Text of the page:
GE Seeks to Boost Power Capacity With Bid in Argentine Auction

  • Country is becoming ‘very appealing’ market, GE’s Anzola says
  • Argentina is promoting wider use of renewable energy

General Electric Co. is seeking to increase its electricity generation capacity in Argentina as the third-largest market in Latin America expands.

GE plans to bid in the renewable-energy auction of 1 gigawatt of capacity in September, Alvaro Anzola, an executive in charge of GE Power sales in Latin America, said in a telephone interview from Miami. The U.S. company already produces 3.7 gigawatts in the country, and in May won two tenders for 1.3 gigawatts of more capacity.

The auction will be the first since the country passed a law last year to promote wider use of renewable energy. President Mauricio Macri is seeking to expand Argentina’s efforts to fight climate change and diversify Argentina’s power mix. The government is expected to organize additional energy auctions.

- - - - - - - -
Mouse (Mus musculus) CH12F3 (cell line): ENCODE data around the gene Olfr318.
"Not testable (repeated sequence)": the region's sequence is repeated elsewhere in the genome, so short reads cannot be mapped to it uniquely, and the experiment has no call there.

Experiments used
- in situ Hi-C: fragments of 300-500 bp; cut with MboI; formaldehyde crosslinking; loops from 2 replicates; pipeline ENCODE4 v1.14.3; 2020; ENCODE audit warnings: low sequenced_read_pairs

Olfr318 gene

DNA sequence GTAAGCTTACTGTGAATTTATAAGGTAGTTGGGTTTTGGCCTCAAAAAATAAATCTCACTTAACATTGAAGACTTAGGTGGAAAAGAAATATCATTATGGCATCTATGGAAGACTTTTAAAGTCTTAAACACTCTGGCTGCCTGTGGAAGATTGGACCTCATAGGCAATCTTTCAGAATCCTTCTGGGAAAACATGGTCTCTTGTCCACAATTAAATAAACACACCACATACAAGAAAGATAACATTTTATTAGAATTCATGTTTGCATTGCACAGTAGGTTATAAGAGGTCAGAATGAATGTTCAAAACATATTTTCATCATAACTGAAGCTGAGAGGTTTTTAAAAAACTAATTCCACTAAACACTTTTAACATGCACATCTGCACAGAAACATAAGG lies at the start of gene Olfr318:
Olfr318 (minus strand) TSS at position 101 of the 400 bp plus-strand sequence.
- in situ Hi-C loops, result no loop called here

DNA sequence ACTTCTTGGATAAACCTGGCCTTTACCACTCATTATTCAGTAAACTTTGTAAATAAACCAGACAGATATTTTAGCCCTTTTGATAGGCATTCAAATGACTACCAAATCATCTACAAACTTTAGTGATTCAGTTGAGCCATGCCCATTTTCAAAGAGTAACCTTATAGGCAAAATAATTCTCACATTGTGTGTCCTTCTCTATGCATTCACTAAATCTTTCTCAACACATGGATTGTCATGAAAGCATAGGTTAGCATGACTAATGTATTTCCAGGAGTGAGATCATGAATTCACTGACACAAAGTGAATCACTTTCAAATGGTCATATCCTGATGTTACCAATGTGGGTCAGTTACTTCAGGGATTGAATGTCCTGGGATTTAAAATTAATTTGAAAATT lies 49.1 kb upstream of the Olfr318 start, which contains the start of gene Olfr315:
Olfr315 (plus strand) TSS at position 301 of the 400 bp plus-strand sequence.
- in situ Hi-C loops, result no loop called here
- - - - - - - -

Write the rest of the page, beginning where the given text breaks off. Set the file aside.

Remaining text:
“Argentina has finally understood it can’t continue subsidizing energy," Anzola said. "The transparency Macri is promoting in the power generation market and the tenders are transforming Argentina into a very, very appealing market."

YPF Partnership

GE also wants to bring its most-advanced gas turbine, the air-cooled HA turbine, to Argentina in the near future. Last month, GE won two tenders to install generators with a total capacity of 1.3 gigawatts. One of the May contracts was awarded to a GE partnership with Argentina’s largest company, YPF SA. The companies have already installed a 9F turbine in Tucuman province that is expected to enter service at the start of 2018 with a budgeted investment of $170 million.

With 37 gigawatts, Argentina lags behind Brazil with 129 gigawatts and Mexico with 63 gigawatts.

“For GE, Mexico -- which is having an energy reform -- and Argentina are the most appealing markets to grow," Anzola said. "Right now our projects in Brazil are enough to keep us busy." He cautioned that if the Brazilian corruption scandal that led to the downfall of President Dilma Rousseff continues to have an impact on the country’s economy, “we will be heading to a contraction."

— With assistance by Rick Clough

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